Friday, 12 September 2014

Annihilator #1 Review (Grant Morrison, Frazer Irving)

Grant Morrison’s second big comic of 2014 (the other being Multiversity whose first issue came out recently) is Annihilator, the story of drug and alcohol abusing screenwriter Ray Spass (pronounced “space” because he’s a Hollywood douchebag) who is under pressure to produce a hit movie script - something he hasn’t done in years. In desperation, he moves to a supposedly haunted house that was once used for satanic practices and has a hole in the garden that may or may not lead directly to the underworld! Ray’s dystopian sci-fi screenplay revolves around Max Nomax, a man living on the edge of a black hole who’s trying to bring his dead girlfriend back to life. 

Having read a ton of Grant Morrison’s comics over the years, Annihilator #1 is, for me, the comic where he’s finally become a parody of himself. Annihilator is the kind of Grant Morrison comic he knows he would write, and that’s what he’s done. Let’s go over the checklist:

Drugs and alcohol. 
A male/female orgy with leather. 
A preoccupation with movies and the movie business. 
Devil-may-care main character(s) who are actually super-lame.
The fine line between what’s real and what isn’t. 
Alternate worlds. 
Fiction becoming reality and vice versa. 

If you read enough of any author, you start to notice their tricks and what seems original in the first few books you read become stale and hackneyed if that author refuses to change their style over time. That’s the case with Morrison and Annihilator felt like a b-side to The Invisibles.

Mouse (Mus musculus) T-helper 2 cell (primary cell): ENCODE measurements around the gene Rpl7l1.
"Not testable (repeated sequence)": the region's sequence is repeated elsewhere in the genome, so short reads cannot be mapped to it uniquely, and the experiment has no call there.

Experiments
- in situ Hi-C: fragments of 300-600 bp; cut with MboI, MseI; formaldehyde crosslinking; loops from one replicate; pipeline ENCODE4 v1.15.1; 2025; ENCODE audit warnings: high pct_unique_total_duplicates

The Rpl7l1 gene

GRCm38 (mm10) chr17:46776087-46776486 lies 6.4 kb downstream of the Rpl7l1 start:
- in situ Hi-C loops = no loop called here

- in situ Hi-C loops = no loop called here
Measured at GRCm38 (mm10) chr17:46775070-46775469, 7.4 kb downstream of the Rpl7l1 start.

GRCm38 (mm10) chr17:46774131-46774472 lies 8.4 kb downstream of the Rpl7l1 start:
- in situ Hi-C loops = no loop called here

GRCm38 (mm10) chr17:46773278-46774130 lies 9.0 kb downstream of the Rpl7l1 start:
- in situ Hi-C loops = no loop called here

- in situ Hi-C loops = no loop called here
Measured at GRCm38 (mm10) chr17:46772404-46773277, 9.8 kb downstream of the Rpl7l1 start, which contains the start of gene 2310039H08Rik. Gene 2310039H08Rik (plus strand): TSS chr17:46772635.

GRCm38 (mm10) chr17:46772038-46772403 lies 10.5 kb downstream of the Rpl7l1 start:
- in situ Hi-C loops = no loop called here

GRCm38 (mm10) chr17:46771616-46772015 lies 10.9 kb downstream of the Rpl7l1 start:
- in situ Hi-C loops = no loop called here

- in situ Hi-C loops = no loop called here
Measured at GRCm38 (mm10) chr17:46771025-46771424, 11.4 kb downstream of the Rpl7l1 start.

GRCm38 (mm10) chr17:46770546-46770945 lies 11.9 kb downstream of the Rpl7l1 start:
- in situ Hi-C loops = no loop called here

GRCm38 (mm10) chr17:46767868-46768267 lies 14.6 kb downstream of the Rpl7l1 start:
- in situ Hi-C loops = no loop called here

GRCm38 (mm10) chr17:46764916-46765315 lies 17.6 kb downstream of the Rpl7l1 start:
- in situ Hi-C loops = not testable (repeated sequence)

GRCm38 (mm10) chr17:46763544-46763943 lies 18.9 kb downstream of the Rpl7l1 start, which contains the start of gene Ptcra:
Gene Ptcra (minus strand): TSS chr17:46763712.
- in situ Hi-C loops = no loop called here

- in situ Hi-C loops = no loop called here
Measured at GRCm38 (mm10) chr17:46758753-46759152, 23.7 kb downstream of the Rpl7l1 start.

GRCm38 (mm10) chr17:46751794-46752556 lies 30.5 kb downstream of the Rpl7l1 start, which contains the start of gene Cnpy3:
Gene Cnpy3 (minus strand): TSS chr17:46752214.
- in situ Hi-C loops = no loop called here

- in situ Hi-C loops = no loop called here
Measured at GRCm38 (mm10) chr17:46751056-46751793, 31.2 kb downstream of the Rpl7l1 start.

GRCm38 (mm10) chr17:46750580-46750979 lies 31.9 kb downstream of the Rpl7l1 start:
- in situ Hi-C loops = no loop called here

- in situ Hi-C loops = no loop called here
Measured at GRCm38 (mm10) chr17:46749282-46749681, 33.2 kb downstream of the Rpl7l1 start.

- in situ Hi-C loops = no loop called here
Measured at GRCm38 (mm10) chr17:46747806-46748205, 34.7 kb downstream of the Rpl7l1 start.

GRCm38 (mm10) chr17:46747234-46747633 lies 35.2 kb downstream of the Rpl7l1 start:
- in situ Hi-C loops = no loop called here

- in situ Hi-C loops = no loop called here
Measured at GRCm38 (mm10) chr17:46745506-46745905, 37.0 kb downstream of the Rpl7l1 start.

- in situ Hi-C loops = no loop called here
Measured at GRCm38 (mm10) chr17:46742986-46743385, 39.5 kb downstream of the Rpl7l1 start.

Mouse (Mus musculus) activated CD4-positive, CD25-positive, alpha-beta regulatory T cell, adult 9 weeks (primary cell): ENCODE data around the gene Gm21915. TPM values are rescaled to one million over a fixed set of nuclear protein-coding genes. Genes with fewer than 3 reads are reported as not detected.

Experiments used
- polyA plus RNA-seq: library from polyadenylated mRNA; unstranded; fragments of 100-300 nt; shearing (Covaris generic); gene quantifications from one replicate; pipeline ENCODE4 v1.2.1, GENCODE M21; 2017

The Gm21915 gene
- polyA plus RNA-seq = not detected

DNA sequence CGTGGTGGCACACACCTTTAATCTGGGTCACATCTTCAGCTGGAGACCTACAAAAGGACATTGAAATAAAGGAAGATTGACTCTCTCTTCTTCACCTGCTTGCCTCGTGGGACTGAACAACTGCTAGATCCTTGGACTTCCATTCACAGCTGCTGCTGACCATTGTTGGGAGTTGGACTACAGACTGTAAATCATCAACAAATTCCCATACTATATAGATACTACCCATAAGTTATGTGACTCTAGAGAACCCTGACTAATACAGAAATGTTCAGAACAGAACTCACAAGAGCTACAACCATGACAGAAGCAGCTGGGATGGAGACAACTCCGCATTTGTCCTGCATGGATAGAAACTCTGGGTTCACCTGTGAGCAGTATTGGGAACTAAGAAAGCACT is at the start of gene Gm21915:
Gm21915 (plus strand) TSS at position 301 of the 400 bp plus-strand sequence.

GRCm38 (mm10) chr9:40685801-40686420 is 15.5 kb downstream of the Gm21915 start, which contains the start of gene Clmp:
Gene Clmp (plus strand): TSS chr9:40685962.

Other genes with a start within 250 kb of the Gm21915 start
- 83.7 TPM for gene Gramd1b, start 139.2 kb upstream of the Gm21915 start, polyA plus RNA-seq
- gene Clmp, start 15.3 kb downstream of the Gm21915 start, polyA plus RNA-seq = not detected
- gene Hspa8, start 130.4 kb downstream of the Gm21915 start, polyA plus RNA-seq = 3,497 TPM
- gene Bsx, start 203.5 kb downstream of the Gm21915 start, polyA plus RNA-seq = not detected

I wasn’t impressed with Ray’s story. Boo hoo, his girlfriend left him and he’s under pressure to write a weird and whacky space tale - better start doing coke, drinking whiskey and having sex with male and female hookers! I didn’t care about Max’s story (and by the way, Max Nomax is a stupid fucking name), where he’s mourning his dead girlfriend and he’s going to subvert the laws of nature. 

Yeah, I got that their stories are intertwined but that’s part of the problem: it’s gimmicky. And then Morrison goes out of his way to point out that Ray’s addictions and the fact that he now has a brain tumor, all mean that the appearance of Max in Ray’s world might or might not be real. Ugh, don’t do this to me, Morrison. This is such amateurish storytelling. 

Frazer Irving’s broody, horror-esque art is well suited to the dark space opera unfolding at the edge of the black hole and the comic as a whole looks great and dramatic. But it’s not enough to make the comic any good, especially as Morrison’s disappeared up his own arse and emerged at the other end spouting exactly the same nonsense as he’s done elsewhere. 

I will say that I liked the absence of ads in the issue - this is from Legendary Comics, the publishing branch of the studio that brought us The Dark Knight and Man of Steel - so it’s a seamless, uninterrupted read. More comics publishers should follow this method - Marvel especially! 

I’m actually a big Morrison fan but his script for Annihilator #1 is weak, tired, and so dull. Far from being the exciting new, original project that I hoped it would be, it’s Morrison going back to the well for the same old same old and I couldn’t care less. Very disappointing.

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